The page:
September 6th, 2017 at 1:39 am

    I usually seal all of my old chippy pieces with Minwax Polycrilic so that you can still see the chippy goodness but the item is then safer.

  7. Roberta J

    September 6th, 2017 at 3:02 am

    Beautiful wall and your directions are easy to follow. Thank you!!!✨💖✨

  8. Erin | Cotton Stem

    September 7th, 2017 at 9:29 pm

    Oh good, I’m glad I made at least a little bit of sense, ha!! 😉

  9. Piper

    September 6th, 2017 at 11:05 am

    Thanks so much for this tutorial!! Love this look💕💕now to go find some chippy old windows!!

  10. Erin | Cotton Stem

    September 7th, 2017 at 9:29 pm

    Getcha some, girl!!

  11. Chrissy

    September 6th, 2017 at 12:10 pm

    Thank you so much for answering all my questions. You are the best Erin!

  12. Erin | Cotton Stem

    September 7th, 2017 at 9:29 pm

    Appreciate your kind words, Chrissy!

  13. lisa

    September 6th, 2017 at 5:45 pm

    I love the layered windows and EVERYTHING else you design and decorate!!!

  14. Erin | Cotton Stem

    September 7th, 2017 at 9:29 pm

    You are so kind!!!

  15. Kelly G

    September 6th, 2017 at 9:26 pm

    Thank you Erin! Where did you get your wreath? It’s beautiful!

  16. Erin | Cotton Stem

    September 7th, 2017 at 9:29 pm

    It came from a local shop, but I think it’s called dried mountain sage.

  17. Anna

    September 7th, 2017 at 1:16 pm

    Thank you Erin! Such great inspiration and so attainable.

  18. Erin | Cotton Stem

    September 7th, 2017 at 9:28 pm

    You’re so welcome!!

  19. Babe Free

    September 8th, 2017 at 12:28 am

    I bought a 12 pane window today at Paul Michael’s in Lake Village (totally worth a road trip…you’d LOVE it…take a large trailer! Lol!). I’m totally gonna try this! I’m kinda nervous tho about getting the screws/nails in just right so! Anyway now I’m on the hunt for more windows! Love ya girly pop!

  20. Erin | Cotton Stem

    September 8th, 2017 at 2:06 am

    12 panes!?! What a find!!

  21. Kayla Herndon

    September 10th, 2017 at 1:19 pm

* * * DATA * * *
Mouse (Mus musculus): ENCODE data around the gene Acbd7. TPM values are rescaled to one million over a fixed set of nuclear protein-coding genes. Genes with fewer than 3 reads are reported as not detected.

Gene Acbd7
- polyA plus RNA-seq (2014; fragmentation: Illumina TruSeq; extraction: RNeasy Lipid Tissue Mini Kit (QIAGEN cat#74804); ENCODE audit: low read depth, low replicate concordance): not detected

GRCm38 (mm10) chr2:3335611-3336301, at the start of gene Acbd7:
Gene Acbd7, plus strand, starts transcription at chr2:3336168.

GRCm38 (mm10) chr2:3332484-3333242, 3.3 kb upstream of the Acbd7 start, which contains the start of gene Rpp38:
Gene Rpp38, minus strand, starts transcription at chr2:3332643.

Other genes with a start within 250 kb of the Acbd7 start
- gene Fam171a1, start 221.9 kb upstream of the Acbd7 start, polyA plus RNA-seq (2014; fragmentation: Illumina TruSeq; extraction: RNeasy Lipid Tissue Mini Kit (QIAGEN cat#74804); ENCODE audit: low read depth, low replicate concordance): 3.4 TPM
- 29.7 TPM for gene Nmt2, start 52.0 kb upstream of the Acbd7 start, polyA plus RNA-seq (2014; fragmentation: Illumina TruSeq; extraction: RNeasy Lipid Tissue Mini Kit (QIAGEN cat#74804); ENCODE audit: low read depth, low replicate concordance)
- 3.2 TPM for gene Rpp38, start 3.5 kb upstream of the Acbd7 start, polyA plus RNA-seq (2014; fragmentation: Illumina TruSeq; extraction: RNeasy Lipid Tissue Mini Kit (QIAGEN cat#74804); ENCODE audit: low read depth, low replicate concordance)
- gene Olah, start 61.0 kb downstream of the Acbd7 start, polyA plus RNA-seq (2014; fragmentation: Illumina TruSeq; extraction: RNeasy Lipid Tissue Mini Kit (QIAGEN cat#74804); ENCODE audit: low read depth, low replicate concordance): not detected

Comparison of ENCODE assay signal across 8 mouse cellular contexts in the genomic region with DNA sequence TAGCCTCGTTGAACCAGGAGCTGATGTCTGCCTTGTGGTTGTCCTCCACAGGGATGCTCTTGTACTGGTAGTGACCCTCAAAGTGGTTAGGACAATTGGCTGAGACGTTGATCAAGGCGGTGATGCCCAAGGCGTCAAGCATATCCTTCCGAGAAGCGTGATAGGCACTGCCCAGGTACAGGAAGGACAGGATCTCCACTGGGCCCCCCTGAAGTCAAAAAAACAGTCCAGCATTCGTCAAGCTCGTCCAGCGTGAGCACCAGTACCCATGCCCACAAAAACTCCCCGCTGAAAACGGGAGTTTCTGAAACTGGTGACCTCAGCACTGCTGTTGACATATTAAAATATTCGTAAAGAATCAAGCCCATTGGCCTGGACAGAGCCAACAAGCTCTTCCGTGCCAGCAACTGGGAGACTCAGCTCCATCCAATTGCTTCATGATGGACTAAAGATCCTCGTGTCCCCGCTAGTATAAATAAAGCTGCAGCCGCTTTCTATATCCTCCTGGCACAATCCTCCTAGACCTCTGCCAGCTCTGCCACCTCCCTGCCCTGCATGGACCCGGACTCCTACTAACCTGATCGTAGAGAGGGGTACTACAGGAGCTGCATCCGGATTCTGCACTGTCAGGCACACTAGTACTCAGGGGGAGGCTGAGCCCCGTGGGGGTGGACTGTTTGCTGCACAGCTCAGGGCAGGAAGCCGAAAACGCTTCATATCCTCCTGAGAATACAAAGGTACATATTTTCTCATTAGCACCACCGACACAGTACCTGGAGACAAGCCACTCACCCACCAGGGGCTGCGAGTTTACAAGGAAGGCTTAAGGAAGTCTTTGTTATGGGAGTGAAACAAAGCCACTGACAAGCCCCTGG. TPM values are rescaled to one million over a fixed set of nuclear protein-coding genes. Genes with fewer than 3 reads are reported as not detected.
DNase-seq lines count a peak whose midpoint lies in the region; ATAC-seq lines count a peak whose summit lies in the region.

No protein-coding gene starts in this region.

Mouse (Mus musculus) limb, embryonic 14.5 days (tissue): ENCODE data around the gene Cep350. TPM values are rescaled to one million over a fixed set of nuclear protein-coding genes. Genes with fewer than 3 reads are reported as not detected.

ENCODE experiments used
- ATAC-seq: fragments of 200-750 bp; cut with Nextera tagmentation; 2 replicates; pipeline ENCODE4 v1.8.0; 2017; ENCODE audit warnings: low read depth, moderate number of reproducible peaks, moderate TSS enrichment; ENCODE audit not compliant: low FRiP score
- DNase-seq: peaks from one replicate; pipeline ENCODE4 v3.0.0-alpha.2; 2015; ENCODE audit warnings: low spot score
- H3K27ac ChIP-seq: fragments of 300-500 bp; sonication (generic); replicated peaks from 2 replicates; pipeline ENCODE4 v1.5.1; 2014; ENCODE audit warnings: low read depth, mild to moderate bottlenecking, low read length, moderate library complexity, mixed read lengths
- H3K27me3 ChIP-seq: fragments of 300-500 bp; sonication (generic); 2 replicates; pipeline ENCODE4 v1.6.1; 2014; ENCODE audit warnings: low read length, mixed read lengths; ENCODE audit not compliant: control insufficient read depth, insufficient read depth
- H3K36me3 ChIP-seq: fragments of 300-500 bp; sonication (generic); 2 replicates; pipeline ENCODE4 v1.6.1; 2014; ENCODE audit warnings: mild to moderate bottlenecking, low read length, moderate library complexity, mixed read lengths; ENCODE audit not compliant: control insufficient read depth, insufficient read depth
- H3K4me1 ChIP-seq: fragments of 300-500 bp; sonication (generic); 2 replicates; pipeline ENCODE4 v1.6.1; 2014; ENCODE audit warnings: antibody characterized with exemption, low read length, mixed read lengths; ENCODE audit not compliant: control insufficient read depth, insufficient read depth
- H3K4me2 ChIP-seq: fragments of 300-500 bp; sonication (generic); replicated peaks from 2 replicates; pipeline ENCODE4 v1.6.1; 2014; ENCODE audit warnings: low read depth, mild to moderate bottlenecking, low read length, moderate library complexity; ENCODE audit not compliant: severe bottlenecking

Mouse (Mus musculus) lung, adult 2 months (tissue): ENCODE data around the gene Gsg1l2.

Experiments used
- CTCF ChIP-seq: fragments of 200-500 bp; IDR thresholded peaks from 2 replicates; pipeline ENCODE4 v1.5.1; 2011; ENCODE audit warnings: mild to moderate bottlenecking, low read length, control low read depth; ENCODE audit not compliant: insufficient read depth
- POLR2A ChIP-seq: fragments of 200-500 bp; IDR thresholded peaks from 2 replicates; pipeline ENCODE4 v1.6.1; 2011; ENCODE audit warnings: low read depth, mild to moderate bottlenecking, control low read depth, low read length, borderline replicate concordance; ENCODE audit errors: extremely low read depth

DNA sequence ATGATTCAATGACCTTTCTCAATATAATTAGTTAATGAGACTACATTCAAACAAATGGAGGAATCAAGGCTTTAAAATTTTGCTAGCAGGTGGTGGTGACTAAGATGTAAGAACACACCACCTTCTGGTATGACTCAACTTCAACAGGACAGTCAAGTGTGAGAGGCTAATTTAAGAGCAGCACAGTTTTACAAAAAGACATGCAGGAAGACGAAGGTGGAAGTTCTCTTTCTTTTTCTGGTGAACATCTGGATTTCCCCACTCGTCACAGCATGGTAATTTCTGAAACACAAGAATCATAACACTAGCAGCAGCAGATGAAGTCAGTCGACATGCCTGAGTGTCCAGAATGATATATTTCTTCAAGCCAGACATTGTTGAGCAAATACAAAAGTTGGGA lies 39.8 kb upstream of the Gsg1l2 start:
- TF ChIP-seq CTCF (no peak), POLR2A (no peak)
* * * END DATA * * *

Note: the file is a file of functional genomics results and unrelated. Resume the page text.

Hey girl! How did you hang the copper pots from the windows?? We are doing this idea in our new house!💗 I’m obsessed with your style!!

  22. Erin | Cotton Stem

    September 12th, 2017 at 12:07 am

    It’s just hooks screwed into the ceiling and twine!

  23. Hayden

    September 27th, 2017 at 3:38 pm

    Funny story. I came home one day wanting to try your book wall. When the hubby found out what I wanted to do, it was a HUGE no. Clearly he has no vision. So off I went into my basement to find some more windows. I created a 3-d window wall just like you have. His response, “Don’t you like that bloggers idea better than the one who came up with the book wall?!”. I just looked at him and said FYI it’s the same blogger and her book wall would have been just as fabulous! Love your ideas Erin!

  24. Erin | Cotton Stem

    September 29th, 2017 at 8:45 pm

    Bahaha, come on now, hubby! Get with the nailing-books-on-the-wall program!! 😉 This made me laugh!

  25. Stephanie Walker

    October 20th, 2017 at 12:29 am

    Just got an old window, I’m so excited to hang. Was not sure how to hand a window…lol. This was very helpful. Thank you!

  26. Adrienne

    January 10th, 2018 at 1:11 pm

    Hi Erin!
    I want to recreate this above my mantel. Can you share the dimensions of yours? My husband thinks it can’t be done, but I say different! And any ideas of where I can find a great year round green wreath to go with the windows? Beautiful! Love your blog. 🙂

  27. Rosanne

    March 8th, 2019 at 7:12 pm

    Hi Erin — I’m totally bananas for your interior design style! I started following you, SarahJoyBlog and VitagePorch about a year ago before I moved to my new home and I’ve been stealing ideas from the three of you! Anyway, I bought some vintage window frames and am hoping to get them hung this weekend but I have a question that I don’t see addressed in your blog: How do you manage the space between the outer windows (furthest on the left and right of the grouping) and the wall? Given they stick out further because the rest against the base layer on just one side, did you put a block or some other sort of spacer between the outer edge of the frame and the wall to keep it from flopping around? Thanks in advance for your guidance on this!